MajaBiene Tue 19-Feb-13 17:18:01

BurningBridges - why not reduce the amount of food you give your children if they are getting fat on the amount they have now?

ICBINEG - the OP asked surely people can see their children are overweight. Yes they can. Maybe their jolly answers are trying to protect their kids from spiteful opinions like that of Tulahoob. I can't say, most people are supportive to me, others mostly mind their own business. Maybe behind my back there are many Tulahoobs.

TobyLerone Tue 19-Feb-13 17:21:15

Bet you never thought of that gem, Burning hmm

pooka Tue 19-Feb-13 17:23:20

Dd is 9 and frequently has to wear age 11 clothes to fit round her weight.

But her bmi is slap bang in middle of healthy range, I keep an eye on it and make sure she has healthy food options - changed from school dinners to packed lunches, keep an eye on portion size etc.

She has a wide abdomen. Always has had, from scan pics to birth (weighed 6 10 so not hefty). I see pics of myself at a similar age and I had similar abdominal proportion. Am size 10 and well within the healthy bmi range.

I hate buying clothes that are so much bigger in age terms than her real age. I feel worried for her and concerned that she will pick up on it and worry herself. I had an eating disorder as a teen. I don't want her to feel the same way about hers,ef as I did about myself.

Ds1 and ds2 are ribby and lean. Just like my brothers. Not fair!

I have a fucked up relationship with food. And am concerned that my own insecurities men that I almost see dd as an extension of myself and that her having a round middle is a reflection on my parenting. So I probably am defensive. Incidentally, I am quite big boned. Broad shoulders and thick wrists. wink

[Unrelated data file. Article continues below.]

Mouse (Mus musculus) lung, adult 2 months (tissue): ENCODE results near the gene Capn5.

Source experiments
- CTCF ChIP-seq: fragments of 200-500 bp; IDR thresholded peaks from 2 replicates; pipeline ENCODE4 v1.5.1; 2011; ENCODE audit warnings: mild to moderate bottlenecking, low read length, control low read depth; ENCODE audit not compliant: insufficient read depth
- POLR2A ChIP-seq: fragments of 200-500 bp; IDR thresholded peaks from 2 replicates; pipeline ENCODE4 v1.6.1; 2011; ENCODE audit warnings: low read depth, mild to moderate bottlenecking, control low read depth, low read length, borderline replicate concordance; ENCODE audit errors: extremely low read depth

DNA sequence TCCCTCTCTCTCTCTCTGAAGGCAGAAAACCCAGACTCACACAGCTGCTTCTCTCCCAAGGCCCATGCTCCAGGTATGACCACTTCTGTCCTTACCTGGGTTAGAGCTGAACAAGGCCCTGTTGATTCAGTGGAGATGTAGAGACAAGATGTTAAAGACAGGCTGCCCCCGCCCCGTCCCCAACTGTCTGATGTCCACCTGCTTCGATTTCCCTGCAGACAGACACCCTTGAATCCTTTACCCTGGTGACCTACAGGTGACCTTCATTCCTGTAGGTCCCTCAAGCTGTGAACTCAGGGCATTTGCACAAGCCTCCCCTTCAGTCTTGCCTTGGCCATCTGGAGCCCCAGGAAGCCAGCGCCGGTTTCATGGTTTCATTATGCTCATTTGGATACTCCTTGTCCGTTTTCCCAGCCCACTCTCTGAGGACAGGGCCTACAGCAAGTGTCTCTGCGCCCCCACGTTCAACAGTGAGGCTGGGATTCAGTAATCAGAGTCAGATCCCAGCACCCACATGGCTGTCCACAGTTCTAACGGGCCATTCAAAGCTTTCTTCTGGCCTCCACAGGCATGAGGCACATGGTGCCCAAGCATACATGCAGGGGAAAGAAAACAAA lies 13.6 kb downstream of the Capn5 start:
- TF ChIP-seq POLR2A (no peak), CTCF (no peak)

MajaBiene - did you not read what I said? Or did you just see I was fat, my kids are fat, and feel happy that you can put me right? I have always restricted their intake. If I did so any more then they wouldn't be getting the minimum intake for a child.

TobyLerone I thank all the gods that be that I can receive such wisdom. Eat less, exercise more?! That is some radical thinking there. grin

MajaBiene Tue 19-Feb-13 17:26:09

BurningBridges, so they are eating more calories than they use, but they already get the minimum? Definitely need to start using some more calories then.

Eglantyne Tue 19-Feb-13 17:26:47

Burningbridges has been to a dietician. An expert. Yet some of you think you have better advice for her?? Burningbridges my dd8 asked a dietician exactly the same question yours did, and got the same answer. Pm me if you want a chat. I'm going to back away from this thread now, some people just don't get it.